Students, expats jostle for limited flights out of Shanghai in wake of lockdown

Travellers bid farewell to friends and family at Shanghai Pudong airport.
PHOTO: South China Morning Post

Students and expatriates in China are rushing to fly abroad after Shanghai’s largest airport opened to a handful of international flights this week, as the city gradually recovers from a two-month lockdown and the country eases inbound quarantine rules.

At Shanghai Pudong International Airport on Wednesday (June 29), once one of the busiest aviation hubs in the world, crowds of Chinese students were preparing to go back to overseas universities where offline classes are resuming, and foreigners were heading out of the country to escape China’s rigid Covid-19 restrictions.

“It’s certainly exciting to be able to go abroad again,” said Jason Cao, a Newcastle University student who came from Taizhou, a city in eastern Jiangsu province, about a three hours’ drive from Shanghai.

Although it is Cao’s fourth year studying at the school in New South Wales, Australia, it will only be his second time on campus as classes moved online after Covid-19 became a worldwide pandemic in 2020, and did not resume in person until this year.

“I should have been on a flight back in 2020, but instead I just took online classes at home for two years,” said the 23-year-old. He is flying out a few weeks ahead of the start of the new term in mid-July to make preparations.

Demand for international flights is expected to increase in coming months after universities in popular destinations for Chinese students – such as the UK, US and Australia – announced schedules to restart offline classes for the new term in August and September, as the countries brought the impact of Covid-19 under control.

On Thursday, Air China, one of the country’s major airlines, said it has resumed weekly flights to Stockholm, Milan, Madrid, Warsaw, Manila, Dubai, Phnom Penh and Kathmandu.

Chinese students and expats queue up to fly abroad after international flights resumed at Shanghai’s airport. 
PHOTO: South China Morning Post

Still, flights overseas remain very limited. Only about 10 international flights were scheduled out of Pudong airport on Wednesday, compared with dozens of domestic flights departing the same day.

Although most other countries have opened up to overseas travel, China maintains strict restrictions for such travellers. According to official policy, Chinese citizens are discouraged from travelling abroad unless “necessary”, which in practice has ruled out outbound trips for tourism or leisure.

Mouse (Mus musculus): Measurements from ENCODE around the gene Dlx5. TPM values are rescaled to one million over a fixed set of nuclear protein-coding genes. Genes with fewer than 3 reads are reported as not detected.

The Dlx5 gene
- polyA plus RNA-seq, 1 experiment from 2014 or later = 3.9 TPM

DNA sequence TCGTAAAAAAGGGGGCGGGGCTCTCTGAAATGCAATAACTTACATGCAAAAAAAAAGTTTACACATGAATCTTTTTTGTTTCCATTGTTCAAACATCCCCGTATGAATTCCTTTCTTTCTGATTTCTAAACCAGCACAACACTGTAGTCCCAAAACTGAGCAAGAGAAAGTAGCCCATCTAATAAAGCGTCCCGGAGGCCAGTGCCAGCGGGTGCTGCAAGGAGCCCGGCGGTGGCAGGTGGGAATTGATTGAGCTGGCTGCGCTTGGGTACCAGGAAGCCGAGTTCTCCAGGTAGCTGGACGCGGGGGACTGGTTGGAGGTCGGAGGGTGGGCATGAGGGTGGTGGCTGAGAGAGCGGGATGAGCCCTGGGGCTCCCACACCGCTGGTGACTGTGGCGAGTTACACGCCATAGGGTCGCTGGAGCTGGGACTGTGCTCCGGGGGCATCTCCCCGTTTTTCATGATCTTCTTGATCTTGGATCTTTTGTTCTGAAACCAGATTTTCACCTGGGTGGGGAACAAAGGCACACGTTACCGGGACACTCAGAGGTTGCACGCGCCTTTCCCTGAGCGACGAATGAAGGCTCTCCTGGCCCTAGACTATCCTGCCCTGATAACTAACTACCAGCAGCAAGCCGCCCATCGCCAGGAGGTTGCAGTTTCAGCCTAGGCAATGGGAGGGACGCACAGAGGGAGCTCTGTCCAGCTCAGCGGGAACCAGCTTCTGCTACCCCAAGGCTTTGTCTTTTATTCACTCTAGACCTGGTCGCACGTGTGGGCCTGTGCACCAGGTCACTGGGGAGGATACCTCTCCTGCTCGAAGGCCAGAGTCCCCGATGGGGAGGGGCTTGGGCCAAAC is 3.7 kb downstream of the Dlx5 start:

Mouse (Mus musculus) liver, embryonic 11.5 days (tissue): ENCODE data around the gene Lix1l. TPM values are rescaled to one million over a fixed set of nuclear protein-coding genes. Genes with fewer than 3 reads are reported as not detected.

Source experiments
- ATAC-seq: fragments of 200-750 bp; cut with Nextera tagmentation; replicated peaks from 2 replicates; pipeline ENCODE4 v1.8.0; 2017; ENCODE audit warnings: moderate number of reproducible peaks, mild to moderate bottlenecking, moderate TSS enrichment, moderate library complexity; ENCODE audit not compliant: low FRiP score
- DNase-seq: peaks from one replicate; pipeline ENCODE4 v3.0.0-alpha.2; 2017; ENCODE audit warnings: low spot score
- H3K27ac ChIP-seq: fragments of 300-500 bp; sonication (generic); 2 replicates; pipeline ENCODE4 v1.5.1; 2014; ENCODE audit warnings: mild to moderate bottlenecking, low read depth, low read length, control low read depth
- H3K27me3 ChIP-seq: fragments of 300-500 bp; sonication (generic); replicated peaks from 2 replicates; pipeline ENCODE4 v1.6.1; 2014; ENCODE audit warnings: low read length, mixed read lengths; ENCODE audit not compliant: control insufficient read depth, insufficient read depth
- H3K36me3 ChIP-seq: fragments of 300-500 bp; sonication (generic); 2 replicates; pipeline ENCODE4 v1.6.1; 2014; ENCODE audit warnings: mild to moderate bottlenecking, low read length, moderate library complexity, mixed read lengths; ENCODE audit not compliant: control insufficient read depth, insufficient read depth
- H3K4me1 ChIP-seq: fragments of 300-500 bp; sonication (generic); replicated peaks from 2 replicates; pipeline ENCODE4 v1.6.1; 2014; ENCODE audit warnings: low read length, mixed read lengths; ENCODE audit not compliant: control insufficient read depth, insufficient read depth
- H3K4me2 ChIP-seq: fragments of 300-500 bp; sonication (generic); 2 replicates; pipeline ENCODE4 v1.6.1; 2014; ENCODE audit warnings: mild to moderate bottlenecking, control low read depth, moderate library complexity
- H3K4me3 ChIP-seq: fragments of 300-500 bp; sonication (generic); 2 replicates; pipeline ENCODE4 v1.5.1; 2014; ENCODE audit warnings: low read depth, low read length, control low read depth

All outbound travellers need to present negative nucleic acid tests taken within 48 hours as well as valid air tickets to enter airport terminals.

Zhu Jiaren, a 23-year-old Shanghai resident set to begin study in July for her literature arts degree at the University of Edinburgh, said she had to cancel her flight twice before boarding on Wednesday. She was not able to get a UK visa until Tuesday because the local application process was suspended during the two months of lockdown in the city.

“I’m one of the luckiest [among Chinese students] as I got my visa just in time, otherwise I would have had to cancel the flight a third time,” said Zhu.

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Eric Zhang, a 24-year-old who studies engineering at the University of Melbourne said, “I’ve been taking online classes for so long that I’m almost dumb.” He drove for hours from Nanjing city in neighbouring Jiangsu province to catch a flight on Wednesday night.

The desire to leave is shared by expatriates in the country, who faced additional difficulties living under China’s rigid Covid-19 restrictions.

Sarah, a 30-year-old German who has worked in Shenyang city in northeastern Liaoning province over the past three years, said she experienced difficulties using the digital Covid pass operated by Liaoning authorities, which was more complicated for expats to apply for.

Declining to give her surname due to privacy reasons, Sarah also found it inconvenient to travel to other Chinese cities given the various local restrictions.

“It will be a relief to meet with my family again,” Sarah told the Post at the airport. “With the pandemic ongoing [in China], everything is getting more and more difficult. I never expected this when I first came here [in 2019],” she said.

This article was first published in South China Morning Post.